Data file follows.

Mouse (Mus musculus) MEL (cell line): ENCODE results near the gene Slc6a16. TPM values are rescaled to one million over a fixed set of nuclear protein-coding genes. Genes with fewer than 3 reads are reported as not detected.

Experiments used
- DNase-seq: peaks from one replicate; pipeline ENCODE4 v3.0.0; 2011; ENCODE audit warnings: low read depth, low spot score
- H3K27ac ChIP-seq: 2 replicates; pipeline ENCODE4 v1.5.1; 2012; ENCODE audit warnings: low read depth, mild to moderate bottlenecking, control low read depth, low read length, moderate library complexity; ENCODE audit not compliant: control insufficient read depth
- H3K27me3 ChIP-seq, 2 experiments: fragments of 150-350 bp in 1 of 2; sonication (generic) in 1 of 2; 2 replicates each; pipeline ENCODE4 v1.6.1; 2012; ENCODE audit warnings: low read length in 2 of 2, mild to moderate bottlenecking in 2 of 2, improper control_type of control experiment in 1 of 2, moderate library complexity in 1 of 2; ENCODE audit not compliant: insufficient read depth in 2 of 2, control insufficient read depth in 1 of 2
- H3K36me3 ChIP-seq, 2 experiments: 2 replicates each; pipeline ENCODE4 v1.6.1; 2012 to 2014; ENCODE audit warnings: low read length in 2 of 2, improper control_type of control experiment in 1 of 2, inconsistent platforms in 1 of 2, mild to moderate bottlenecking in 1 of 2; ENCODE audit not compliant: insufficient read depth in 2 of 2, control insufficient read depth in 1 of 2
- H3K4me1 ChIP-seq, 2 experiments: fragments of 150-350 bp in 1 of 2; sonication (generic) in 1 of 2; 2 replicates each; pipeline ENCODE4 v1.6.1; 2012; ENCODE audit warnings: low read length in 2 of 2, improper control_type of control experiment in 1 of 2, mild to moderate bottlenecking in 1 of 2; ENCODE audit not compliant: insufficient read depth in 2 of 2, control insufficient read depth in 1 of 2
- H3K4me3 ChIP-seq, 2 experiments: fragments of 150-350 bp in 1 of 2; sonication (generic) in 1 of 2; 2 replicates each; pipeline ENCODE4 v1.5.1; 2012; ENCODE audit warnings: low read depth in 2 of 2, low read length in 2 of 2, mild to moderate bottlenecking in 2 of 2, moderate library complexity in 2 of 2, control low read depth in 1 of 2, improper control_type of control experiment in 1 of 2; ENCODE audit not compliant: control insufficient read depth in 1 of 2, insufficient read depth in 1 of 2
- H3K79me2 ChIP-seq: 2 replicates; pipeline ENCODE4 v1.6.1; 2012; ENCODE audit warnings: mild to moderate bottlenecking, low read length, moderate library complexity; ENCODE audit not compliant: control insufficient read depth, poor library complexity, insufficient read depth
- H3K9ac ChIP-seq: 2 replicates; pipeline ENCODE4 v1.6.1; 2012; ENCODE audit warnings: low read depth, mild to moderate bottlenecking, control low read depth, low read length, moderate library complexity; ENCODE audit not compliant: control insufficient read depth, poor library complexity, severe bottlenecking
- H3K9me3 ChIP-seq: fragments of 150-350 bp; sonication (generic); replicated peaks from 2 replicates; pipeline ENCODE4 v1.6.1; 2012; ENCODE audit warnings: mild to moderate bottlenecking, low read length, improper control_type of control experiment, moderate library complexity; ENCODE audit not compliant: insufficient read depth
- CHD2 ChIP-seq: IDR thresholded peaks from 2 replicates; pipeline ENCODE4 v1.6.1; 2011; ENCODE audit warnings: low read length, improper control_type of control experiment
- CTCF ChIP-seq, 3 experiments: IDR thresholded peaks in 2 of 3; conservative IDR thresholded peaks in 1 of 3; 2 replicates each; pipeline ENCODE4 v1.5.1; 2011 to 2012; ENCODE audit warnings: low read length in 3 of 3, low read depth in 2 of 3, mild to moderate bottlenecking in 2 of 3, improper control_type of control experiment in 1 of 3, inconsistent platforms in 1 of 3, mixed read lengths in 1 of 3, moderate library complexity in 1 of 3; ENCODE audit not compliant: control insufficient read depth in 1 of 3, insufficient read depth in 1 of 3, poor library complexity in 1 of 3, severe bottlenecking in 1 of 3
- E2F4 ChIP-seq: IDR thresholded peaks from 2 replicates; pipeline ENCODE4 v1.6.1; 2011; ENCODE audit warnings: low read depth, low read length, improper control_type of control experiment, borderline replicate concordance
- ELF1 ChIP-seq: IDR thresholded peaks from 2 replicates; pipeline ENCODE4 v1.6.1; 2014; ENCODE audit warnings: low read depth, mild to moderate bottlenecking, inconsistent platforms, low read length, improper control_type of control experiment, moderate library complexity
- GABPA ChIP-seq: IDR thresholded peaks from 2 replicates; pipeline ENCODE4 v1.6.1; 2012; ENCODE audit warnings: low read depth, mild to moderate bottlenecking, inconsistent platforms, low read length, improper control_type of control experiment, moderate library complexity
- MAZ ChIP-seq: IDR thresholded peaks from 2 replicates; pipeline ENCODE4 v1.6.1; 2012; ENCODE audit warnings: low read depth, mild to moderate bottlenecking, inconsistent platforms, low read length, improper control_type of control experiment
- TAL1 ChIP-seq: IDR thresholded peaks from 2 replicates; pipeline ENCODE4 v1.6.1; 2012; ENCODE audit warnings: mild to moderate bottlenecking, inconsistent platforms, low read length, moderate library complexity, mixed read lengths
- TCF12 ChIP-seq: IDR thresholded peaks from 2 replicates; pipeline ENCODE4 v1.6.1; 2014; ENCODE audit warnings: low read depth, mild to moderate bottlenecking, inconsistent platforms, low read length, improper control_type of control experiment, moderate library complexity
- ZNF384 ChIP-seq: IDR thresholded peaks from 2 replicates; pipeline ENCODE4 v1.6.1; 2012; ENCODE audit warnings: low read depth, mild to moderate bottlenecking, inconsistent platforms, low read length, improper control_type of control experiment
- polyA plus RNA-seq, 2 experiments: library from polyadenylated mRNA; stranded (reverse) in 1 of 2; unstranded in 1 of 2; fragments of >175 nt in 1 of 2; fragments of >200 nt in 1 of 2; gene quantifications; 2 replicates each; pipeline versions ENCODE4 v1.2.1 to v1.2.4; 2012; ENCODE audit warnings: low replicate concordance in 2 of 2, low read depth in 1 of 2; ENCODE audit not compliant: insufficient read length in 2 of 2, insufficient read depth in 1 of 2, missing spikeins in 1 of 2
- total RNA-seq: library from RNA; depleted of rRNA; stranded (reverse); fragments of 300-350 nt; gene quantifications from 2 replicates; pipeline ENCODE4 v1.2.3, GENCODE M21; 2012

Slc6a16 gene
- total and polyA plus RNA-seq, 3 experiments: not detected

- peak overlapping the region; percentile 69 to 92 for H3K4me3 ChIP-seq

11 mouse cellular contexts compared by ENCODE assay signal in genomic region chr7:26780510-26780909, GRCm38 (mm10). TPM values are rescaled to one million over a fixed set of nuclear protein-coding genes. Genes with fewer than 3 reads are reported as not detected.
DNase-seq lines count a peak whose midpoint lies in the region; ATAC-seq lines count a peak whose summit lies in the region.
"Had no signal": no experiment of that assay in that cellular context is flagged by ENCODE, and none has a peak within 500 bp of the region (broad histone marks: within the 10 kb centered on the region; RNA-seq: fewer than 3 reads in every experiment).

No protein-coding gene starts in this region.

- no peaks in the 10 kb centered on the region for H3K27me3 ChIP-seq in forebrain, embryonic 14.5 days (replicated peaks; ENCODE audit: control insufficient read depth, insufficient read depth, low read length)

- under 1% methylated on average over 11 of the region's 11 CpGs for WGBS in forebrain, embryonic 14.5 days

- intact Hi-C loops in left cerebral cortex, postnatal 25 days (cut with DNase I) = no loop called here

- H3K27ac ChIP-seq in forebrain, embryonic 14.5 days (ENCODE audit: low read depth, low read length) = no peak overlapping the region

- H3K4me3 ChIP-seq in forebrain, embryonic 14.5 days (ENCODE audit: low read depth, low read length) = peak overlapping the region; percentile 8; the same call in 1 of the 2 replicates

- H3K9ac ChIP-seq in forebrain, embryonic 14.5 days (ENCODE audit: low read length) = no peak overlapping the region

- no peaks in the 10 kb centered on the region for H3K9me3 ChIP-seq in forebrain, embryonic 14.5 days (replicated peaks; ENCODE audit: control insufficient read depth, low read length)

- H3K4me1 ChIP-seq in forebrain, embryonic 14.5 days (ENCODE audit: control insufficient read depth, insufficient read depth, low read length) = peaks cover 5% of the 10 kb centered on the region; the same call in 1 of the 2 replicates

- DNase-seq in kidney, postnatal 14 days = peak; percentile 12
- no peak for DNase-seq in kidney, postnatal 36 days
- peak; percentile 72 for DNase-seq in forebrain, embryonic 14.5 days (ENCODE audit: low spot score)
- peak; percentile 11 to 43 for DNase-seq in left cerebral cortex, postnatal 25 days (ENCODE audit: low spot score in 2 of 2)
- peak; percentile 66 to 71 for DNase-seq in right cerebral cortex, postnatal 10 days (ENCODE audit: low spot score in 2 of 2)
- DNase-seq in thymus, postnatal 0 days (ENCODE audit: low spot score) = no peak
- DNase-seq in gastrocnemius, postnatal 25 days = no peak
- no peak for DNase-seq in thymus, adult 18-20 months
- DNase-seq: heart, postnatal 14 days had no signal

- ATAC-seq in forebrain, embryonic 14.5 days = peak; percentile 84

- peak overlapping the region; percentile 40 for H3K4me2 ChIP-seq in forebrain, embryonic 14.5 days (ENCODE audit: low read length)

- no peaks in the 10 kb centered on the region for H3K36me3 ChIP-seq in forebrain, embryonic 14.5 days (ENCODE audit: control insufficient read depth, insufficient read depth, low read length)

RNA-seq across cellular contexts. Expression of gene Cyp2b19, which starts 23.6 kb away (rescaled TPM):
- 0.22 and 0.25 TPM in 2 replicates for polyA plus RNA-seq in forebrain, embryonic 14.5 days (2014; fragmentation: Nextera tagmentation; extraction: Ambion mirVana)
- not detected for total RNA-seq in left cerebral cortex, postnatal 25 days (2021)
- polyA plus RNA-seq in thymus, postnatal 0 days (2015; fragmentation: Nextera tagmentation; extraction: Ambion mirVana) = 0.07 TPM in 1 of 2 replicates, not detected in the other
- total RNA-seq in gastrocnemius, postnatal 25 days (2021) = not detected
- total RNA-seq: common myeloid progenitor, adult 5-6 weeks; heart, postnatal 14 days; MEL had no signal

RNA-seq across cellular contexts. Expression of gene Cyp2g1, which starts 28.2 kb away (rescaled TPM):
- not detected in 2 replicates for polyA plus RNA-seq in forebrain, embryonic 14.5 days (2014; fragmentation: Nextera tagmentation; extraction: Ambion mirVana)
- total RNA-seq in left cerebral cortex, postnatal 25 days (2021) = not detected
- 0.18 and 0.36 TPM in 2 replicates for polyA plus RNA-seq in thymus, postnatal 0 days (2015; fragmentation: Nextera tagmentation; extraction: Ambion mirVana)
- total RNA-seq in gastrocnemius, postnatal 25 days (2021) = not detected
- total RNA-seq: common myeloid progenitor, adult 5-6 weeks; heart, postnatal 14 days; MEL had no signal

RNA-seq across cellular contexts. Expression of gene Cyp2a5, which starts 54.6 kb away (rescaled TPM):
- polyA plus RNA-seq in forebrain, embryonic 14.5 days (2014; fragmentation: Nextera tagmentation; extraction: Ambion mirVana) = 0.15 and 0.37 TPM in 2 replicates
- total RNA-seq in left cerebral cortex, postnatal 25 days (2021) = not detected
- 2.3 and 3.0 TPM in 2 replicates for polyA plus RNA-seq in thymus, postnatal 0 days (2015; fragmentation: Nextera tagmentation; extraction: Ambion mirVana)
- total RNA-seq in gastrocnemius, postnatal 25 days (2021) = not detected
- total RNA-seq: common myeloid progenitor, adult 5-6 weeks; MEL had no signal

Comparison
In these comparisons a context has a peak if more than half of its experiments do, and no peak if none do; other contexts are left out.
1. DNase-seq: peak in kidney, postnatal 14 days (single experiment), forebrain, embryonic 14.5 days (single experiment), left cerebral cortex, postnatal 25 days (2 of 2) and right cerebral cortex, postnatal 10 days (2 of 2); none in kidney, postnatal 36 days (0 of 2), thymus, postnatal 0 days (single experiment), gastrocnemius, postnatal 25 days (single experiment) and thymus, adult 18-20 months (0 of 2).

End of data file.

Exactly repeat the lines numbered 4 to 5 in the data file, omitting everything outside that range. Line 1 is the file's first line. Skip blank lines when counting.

- H3K27ac ChIP-seq: 2 replicates; pipeline ENCODE4 v1.5.1; 2012; ENCODE audit warnings: low read depth, mild to moderate bottlenecking, control low read depth, low read length, moderate library complexity; ENCODE audit not compliant: control insufficient read depth
- H3K27me3 ChIP-seq, 2 experiments: fragments of 150-350 bp in 1 of 2; sonication (generic) in 1 of 2; 2 replicates each; pipeline ENCODE4 v1.6.1; 2012; ENCODE audit warnings: low read length in 2 of 2, mild to moderate bottlenecking in 2 of 2, improper control_type of control experiment in 1 of 2, moderate library complexity in 1 of 2; ENCODE audit not compliant: insufficient read depth in 2 of 2, control insufficient read depth in 1 of 2